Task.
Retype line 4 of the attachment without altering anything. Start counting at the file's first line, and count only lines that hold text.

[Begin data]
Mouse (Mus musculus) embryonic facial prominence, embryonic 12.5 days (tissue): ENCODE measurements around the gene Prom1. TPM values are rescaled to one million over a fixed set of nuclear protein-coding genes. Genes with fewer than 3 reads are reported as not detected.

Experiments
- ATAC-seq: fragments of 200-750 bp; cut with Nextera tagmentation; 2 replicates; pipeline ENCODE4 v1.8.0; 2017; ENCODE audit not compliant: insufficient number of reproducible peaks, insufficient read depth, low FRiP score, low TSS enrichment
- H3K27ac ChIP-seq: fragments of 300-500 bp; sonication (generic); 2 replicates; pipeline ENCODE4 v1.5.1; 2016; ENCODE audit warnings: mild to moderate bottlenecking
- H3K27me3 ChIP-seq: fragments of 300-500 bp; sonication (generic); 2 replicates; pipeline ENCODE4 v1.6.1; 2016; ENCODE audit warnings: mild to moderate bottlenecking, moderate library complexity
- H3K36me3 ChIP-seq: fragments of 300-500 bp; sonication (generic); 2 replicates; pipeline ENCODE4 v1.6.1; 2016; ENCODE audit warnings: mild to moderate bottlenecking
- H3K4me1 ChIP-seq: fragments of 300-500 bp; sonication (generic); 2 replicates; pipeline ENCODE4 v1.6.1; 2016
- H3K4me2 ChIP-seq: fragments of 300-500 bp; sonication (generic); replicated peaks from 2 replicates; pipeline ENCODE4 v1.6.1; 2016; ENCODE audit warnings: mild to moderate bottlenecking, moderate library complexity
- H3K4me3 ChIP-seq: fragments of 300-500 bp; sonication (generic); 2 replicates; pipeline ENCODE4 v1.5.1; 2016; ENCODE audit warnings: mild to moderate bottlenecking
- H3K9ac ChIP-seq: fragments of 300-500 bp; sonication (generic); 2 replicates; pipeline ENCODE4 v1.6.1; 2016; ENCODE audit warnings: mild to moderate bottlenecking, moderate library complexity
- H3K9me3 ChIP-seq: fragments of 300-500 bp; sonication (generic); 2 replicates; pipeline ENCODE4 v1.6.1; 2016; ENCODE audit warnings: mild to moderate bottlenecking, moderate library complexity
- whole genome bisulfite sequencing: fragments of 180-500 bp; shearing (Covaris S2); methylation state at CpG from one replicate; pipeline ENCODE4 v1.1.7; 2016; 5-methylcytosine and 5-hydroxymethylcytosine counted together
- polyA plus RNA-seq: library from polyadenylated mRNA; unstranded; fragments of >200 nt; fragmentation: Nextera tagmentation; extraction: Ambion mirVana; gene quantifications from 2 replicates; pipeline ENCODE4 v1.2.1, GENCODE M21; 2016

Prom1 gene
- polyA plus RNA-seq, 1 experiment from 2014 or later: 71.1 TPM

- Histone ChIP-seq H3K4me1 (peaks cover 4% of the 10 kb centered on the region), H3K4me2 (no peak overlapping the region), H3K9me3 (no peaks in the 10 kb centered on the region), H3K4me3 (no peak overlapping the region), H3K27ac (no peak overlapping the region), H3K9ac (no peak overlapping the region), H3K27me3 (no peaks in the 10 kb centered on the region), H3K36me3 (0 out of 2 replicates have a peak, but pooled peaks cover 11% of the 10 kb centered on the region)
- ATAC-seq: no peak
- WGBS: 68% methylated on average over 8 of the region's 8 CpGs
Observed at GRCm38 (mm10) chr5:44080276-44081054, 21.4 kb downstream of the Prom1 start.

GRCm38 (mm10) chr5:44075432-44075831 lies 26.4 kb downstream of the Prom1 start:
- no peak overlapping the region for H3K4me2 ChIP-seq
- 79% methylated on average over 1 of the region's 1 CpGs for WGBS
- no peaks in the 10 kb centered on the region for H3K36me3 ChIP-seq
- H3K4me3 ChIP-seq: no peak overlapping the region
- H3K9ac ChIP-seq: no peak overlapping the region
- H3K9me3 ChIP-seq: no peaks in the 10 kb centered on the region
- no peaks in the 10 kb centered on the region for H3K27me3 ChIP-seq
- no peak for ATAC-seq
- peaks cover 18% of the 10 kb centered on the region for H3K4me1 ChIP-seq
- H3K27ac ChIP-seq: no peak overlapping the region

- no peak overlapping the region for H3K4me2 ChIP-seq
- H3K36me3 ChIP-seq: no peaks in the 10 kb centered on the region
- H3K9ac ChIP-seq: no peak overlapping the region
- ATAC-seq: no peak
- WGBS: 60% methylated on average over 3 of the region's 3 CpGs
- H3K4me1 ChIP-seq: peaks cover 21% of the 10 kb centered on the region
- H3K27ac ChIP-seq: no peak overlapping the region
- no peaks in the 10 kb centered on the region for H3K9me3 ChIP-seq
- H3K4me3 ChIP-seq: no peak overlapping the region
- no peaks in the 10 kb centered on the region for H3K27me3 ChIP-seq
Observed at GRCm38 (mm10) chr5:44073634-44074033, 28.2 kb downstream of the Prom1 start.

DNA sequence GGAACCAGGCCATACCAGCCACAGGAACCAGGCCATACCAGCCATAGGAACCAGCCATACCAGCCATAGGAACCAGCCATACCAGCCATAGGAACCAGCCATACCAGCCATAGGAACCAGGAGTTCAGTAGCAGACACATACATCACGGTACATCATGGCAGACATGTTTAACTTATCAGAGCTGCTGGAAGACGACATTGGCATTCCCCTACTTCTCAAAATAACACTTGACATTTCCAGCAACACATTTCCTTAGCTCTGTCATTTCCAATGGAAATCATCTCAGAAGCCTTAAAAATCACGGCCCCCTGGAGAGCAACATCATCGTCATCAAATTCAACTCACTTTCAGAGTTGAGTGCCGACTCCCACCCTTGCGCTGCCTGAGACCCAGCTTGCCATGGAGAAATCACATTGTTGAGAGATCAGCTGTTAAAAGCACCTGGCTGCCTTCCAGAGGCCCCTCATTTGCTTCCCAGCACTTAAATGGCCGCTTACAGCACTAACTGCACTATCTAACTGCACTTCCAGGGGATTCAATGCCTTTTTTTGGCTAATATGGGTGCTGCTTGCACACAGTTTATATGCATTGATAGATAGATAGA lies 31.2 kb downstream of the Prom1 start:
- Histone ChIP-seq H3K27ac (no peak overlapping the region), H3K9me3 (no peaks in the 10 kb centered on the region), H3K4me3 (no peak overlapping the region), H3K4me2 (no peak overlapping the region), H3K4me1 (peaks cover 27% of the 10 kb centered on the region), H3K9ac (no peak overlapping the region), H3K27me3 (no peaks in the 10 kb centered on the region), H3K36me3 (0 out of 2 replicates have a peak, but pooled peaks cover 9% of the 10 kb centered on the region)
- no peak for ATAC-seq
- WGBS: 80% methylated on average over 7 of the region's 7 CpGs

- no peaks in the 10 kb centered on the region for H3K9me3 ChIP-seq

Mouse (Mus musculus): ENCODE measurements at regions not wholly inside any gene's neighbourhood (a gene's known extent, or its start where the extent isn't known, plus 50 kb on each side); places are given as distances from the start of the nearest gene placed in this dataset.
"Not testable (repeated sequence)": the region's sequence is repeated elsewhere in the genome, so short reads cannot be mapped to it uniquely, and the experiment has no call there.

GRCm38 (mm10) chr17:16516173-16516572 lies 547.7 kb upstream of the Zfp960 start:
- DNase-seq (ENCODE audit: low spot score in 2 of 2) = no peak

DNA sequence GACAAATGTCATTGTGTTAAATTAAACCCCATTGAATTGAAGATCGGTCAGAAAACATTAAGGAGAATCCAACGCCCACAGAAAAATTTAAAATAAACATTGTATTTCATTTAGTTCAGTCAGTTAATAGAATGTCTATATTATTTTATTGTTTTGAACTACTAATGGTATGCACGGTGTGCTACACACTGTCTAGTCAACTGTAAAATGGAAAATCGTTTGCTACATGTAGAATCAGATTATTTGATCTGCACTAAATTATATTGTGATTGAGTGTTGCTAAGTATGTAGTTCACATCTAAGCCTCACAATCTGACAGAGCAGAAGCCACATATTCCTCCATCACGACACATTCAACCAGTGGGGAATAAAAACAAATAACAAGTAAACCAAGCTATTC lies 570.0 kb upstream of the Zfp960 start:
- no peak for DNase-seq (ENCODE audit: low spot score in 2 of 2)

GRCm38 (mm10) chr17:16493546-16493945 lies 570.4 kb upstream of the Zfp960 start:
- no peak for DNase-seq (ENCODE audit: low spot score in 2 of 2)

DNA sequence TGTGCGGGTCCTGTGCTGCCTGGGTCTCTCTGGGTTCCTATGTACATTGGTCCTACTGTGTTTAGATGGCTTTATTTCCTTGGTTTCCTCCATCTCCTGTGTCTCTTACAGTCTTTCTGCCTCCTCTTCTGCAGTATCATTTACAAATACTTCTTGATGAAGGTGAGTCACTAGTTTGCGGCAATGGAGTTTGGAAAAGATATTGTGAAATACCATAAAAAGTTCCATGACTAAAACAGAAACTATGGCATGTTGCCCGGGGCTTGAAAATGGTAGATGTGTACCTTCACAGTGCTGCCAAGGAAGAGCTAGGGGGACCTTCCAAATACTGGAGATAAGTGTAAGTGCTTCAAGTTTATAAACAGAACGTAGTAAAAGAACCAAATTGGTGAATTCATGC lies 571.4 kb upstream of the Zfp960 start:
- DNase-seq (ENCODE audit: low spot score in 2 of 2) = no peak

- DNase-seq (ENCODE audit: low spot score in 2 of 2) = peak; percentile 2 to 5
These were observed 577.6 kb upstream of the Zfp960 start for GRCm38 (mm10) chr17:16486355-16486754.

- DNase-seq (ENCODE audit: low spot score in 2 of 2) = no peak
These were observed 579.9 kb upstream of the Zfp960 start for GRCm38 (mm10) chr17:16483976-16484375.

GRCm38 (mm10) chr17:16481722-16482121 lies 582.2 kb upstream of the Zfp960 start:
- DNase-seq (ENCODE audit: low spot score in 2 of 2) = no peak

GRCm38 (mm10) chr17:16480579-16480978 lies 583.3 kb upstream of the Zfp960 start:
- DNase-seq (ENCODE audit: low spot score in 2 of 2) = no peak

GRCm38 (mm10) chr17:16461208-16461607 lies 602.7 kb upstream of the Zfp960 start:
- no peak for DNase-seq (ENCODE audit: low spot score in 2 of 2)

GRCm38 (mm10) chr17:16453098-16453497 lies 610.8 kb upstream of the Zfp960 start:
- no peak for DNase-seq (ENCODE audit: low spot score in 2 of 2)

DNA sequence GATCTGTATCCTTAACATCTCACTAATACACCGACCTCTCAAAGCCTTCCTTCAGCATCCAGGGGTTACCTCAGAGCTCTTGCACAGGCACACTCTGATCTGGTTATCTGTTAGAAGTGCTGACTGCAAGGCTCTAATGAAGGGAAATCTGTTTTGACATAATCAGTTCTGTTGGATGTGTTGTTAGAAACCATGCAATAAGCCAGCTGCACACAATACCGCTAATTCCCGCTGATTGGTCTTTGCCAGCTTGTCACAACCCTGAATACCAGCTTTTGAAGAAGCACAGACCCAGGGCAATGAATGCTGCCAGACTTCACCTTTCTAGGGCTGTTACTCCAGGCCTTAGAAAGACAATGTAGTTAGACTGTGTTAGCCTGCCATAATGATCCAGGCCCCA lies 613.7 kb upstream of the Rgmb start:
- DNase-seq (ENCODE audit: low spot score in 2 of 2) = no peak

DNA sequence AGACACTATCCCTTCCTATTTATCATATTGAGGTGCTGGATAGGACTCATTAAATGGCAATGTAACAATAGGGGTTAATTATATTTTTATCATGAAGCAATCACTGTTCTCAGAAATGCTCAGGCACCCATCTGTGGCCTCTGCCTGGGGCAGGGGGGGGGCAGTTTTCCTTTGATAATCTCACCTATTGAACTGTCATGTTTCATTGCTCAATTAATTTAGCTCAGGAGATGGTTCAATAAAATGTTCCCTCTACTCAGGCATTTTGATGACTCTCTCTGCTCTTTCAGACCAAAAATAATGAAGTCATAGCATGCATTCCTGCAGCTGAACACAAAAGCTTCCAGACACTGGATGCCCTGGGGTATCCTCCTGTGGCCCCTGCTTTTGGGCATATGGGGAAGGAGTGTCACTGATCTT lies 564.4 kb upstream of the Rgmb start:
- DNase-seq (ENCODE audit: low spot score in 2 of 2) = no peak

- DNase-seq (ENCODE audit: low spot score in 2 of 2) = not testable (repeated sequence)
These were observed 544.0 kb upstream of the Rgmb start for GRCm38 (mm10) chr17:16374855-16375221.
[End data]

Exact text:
- H3K27ac ChIP-seq: fragments of 300-500 bp; sonication (generic); 2 replicates; pipeline ENCODE4 v1.5.1; 2016; ENCODE audit warnings: mild to moderate bottlenecking